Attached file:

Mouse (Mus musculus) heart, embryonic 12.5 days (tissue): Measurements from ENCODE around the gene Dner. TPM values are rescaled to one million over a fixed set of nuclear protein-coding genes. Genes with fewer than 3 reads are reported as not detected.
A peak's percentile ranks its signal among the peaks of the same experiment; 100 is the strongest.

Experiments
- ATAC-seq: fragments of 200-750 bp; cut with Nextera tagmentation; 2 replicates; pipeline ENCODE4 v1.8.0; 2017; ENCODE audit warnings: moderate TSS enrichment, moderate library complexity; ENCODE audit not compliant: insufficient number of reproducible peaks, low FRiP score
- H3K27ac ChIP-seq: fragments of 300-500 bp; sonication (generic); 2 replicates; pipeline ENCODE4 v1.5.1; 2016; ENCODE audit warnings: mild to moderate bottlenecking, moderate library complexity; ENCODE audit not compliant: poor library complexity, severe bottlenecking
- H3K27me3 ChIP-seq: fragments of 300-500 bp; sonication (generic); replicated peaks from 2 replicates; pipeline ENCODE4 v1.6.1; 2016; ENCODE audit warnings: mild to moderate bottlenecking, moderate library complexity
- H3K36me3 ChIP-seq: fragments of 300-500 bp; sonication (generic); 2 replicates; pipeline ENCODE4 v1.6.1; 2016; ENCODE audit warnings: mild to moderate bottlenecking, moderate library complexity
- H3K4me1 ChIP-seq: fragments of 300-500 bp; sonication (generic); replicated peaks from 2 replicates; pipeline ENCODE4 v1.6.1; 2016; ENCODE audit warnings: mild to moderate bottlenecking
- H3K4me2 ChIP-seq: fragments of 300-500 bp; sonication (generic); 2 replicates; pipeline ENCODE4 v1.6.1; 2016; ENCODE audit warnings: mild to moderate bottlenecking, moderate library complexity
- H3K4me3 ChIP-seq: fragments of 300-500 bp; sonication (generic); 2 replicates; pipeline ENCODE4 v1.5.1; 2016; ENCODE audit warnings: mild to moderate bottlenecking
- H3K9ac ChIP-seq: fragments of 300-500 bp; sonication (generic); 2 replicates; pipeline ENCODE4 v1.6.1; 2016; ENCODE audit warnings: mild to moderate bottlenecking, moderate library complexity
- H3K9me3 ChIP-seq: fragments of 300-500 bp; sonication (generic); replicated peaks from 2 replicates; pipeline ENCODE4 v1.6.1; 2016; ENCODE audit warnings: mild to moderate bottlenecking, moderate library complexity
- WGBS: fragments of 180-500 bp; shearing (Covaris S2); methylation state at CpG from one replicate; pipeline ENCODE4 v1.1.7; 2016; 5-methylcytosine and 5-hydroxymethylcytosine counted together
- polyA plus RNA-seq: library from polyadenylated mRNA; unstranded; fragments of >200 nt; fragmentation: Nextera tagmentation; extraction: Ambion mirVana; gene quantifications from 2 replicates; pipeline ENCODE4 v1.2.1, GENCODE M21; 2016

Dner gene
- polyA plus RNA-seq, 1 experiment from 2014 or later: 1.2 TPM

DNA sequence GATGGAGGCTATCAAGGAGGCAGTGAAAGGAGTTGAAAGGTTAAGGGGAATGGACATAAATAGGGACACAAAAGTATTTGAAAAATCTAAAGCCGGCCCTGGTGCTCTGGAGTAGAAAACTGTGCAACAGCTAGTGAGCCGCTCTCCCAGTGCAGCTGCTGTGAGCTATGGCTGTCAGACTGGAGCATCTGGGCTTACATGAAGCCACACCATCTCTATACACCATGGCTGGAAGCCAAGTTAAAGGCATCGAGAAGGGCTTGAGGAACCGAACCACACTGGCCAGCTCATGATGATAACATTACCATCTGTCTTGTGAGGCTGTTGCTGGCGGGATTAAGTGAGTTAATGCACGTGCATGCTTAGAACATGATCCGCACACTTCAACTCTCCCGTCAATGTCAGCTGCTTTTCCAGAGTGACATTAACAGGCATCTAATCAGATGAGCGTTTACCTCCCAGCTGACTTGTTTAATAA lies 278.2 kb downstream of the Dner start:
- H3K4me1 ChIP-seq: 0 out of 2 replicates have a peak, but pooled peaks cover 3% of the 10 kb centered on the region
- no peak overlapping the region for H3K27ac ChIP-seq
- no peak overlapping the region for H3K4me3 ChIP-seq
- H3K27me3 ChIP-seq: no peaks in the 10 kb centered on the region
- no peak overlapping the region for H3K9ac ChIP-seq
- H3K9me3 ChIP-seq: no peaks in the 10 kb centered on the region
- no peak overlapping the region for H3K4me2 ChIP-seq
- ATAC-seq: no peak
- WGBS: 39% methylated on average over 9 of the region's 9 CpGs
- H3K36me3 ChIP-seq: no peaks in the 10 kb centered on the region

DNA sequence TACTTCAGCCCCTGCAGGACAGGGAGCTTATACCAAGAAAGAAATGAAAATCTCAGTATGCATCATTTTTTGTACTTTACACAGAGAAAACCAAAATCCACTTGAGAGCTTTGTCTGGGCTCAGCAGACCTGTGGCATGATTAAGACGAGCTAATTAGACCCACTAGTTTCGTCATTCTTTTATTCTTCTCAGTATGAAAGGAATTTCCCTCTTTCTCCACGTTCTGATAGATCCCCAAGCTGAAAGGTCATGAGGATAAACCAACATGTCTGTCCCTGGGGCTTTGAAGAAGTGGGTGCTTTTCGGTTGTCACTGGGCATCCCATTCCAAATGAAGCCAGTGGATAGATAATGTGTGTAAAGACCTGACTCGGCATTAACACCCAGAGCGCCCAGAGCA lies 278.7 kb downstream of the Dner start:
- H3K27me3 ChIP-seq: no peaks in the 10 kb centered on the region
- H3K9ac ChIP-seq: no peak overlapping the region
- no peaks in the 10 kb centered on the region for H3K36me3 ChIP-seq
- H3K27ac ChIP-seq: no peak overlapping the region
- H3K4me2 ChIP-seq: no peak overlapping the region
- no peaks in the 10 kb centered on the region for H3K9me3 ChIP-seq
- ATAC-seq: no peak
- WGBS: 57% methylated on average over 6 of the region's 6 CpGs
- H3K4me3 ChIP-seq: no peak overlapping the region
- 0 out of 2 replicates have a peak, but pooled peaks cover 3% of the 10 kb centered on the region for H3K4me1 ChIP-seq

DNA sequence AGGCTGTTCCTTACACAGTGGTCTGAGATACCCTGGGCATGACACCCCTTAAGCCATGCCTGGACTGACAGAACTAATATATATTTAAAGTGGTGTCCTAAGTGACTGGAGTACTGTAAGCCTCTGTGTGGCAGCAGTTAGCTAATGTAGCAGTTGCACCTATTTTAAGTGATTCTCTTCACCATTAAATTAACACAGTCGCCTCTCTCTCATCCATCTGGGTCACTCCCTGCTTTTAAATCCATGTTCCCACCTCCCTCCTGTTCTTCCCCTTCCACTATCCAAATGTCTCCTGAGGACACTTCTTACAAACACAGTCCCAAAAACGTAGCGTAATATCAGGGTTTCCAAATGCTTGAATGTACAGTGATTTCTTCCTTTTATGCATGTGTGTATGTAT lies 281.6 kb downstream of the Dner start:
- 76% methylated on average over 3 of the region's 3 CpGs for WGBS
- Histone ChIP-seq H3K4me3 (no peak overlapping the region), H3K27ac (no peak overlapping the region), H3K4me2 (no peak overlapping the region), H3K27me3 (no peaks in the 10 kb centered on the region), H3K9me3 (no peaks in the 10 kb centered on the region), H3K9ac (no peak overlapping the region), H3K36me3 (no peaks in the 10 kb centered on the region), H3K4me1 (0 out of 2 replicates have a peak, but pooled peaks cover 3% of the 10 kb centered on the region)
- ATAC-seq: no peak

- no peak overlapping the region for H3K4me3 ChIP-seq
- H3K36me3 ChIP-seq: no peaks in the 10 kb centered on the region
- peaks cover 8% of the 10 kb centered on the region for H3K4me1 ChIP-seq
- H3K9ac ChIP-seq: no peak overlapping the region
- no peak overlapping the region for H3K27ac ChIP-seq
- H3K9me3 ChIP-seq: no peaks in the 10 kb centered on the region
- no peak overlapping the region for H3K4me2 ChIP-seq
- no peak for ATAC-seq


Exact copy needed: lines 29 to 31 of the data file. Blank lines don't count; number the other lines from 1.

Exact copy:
- H3K27me3 ChIP-seq: no peaks in the 10 kb centered on the region
- H3K9ac ChIP-seq: no peak overlapping the region
- no peaks in the 10 kb centered on the region for H3K36me3 ChIP-seq